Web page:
My Empire of Dirt
Brett Koremenos: I’m writing this about a half hour after the Lakers-Cavs game (circus?) ended, and I still have no idea what I just witnessed. It was probably the weirdest, most unexpectedly entertaining, yet bad basketball game I’ve ever seen in my life. I think. I just know strange things happened and I’m not sure I’ll ever be able to fully articulate how it made me feel.
But in case you didn’t see it, or even if you’re like me, and caught the game but are still wondering what the hell happened, let’s start from the beginning and review the order of events in a way that would make Benedict Cumberbatch proud.
• The Lakers started this game with eight healthy players. Steve Nash was technically a healthy ninth, but was not in uniform to start the game.
• The Cavs proceded to get hammered by this skeleton crew from the outset. L.A. led by 29 with nine minutes left in the second quarter. I didn’t actually know getting up that much that quickly was possible in the NBA.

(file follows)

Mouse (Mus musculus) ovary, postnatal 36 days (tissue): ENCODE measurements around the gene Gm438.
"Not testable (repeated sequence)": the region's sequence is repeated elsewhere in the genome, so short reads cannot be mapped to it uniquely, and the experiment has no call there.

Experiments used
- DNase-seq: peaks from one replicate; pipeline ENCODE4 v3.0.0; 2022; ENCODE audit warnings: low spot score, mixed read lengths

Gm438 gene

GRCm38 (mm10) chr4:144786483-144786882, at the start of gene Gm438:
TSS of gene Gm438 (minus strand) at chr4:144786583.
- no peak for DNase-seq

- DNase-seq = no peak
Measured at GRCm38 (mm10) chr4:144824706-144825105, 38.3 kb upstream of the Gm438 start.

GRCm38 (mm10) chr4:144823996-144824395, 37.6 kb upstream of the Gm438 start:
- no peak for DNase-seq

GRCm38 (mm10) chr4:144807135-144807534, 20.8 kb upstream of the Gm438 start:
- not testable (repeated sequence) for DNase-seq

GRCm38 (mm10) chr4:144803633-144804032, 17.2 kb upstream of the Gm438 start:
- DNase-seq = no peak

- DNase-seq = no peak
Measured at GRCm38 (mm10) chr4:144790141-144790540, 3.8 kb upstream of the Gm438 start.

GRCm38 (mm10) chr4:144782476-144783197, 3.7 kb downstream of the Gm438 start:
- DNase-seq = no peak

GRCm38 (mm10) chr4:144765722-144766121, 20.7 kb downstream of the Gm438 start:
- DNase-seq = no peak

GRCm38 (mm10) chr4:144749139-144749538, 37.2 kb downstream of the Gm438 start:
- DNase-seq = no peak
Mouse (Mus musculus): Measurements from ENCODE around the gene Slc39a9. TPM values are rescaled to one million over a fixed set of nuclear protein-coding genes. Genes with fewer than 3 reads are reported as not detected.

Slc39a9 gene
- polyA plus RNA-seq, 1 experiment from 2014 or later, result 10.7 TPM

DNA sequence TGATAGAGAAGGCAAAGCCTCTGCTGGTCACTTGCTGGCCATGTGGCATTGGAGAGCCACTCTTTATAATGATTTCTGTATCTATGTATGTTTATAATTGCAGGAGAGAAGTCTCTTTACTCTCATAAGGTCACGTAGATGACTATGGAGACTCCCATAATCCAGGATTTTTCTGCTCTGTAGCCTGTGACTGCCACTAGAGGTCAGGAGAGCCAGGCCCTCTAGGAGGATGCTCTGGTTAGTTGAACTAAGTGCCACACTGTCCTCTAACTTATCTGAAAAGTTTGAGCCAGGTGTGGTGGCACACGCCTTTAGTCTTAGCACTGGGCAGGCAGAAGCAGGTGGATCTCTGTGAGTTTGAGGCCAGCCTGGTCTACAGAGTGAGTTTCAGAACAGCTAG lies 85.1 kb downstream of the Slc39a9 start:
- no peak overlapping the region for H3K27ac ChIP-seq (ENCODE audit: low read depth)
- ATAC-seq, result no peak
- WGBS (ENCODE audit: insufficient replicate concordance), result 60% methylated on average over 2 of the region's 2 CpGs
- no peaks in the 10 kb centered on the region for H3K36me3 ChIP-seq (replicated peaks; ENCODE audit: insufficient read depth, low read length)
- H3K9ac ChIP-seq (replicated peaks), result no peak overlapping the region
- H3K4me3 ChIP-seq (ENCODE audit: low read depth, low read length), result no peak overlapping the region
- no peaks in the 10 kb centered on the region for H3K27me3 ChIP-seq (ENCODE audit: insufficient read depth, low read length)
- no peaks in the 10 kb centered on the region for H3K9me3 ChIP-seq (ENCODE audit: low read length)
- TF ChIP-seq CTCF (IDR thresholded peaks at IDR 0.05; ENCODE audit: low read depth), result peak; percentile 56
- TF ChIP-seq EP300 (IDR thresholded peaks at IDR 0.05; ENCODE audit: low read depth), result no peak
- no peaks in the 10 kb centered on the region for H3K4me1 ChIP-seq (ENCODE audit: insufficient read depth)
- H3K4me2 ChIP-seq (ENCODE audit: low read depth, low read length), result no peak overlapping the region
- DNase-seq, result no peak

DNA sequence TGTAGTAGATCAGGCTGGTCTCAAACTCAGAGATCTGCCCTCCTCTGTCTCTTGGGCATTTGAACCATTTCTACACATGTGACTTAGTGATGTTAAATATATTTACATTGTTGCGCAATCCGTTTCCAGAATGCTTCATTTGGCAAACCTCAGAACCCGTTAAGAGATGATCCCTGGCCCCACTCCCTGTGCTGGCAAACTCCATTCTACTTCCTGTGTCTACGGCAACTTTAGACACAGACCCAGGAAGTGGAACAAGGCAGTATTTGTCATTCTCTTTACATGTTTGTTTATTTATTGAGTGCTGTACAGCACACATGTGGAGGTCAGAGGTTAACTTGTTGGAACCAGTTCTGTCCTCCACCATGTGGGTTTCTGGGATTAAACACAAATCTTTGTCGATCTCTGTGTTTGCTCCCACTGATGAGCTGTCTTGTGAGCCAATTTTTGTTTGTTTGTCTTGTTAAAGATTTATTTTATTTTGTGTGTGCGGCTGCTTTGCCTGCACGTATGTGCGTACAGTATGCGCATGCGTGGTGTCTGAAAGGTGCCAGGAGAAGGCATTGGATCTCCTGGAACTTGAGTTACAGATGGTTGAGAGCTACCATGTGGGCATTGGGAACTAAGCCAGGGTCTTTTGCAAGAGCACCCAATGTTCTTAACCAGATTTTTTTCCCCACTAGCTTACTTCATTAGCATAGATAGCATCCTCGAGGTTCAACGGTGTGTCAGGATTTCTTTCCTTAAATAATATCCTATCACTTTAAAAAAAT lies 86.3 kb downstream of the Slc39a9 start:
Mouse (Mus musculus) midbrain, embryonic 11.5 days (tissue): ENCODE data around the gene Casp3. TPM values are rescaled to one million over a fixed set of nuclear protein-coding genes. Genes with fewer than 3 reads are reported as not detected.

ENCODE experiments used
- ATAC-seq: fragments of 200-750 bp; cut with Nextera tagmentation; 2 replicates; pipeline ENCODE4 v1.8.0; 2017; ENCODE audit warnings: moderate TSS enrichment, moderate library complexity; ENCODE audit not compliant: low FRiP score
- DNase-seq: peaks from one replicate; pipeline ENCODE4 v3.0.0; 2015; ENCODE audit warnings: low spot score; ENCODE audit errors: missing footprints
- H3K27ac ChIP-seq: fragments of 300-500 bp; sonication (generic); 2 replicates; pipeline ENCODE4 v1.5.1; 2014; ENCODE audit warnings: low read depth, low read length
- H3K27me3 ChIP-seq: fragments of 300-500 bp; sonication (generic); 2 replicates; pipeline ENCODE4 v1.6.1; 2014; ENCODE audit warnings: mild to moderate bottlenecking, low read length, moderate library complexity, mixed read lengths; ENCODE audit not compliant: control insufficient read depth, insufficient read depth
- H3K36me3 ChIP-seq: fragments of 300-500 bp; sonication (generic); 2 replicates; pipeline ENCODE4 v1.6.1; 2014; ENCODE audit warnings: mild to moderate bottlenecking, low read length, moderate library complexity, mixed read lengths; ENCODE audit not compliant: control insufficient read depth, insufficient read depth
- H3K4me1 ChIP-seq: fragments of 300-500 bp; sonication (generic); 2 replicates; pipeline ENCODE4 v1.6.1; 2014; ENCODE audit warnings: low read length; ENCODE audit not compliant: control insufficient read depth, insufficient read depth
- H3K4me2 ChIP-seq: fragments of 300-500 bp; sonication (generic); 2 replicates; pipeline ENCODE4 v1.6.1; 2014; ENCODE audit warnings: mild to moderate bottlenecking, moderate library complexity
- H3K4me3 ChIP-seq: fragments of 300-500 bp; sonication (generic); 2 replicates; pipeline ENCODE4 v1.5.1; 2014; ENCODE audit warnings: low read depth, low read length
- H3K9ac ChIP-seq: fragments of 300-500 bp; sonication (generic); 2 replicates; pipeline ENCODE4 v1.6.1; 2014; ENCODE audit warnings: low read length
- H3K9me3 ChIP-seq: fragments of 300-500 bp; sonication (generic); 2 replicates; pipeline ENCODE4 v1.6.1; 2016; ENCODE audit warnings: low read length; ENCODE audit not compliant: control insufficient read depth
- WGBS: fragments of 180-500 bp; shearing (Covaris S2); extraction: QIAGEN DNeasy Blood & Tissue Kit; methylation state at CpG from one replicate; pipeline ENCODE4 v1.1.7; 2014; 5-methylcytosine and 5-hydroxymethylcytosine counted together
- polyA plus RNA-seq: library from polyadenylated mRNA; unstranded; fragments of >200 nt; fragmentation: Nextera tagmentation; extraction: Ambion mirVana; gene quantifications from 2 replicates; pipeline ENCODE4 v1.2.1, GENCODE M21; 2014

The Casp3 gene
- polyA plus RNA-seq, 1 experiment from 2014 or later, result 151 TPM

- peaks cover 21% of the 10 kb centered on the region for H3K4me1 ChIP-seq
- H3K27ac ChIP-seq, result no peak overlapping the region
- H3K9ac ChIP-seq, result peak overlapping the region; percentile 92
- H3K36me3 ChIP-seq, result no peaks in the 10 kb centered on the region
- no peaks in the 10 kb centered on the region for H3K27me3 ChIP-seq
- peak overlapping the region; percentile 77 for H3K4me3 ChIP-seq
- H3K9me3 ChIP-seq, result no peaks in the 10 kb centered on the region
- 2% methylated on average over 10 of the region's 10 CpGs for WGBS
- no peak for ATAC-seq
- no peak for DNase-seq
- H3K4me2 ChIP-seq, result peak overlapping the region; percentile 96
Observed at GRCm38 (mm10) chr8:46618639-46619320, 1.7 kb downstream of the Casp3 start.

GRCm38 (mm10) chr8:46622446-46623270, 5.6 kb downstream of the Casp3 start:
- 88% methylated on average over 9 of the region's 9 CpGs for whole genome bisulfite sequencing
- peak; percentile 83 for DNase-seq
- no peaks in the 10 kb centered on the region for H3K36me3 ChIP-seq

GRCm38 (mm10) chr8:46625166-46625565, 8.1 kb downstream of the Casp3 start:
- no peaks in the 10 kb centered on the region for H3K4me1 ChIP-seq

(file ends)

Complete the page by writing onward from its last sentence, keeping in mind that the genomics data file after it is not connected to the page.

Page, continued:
• At that point, I sent Chris Ryan the following Gchat message:
Me: Probably writing something about how they [the Cavs] were handed Kyrie and had a bunch of picks and now they’re a flaming pile of shit and actually gave away a future asset in the process.
• Halftime. Nick Young is ruled out. The weirdness has begun.
• I flip on Rockets-Suns, a game that steals my focus through the early fourth quarter of the Lakers game. Going out on a limb, I’m saying more boring, unimaginative, and/or terrible Cleveland basketball happened during that time.
• Chris Kaman spent part of that stretch just chillin’ on an empty bench.
• A C.J. Miles–led rally (seriously) forces me to pay at least cursory attention to the game. Monitoring Twitter becomes a must.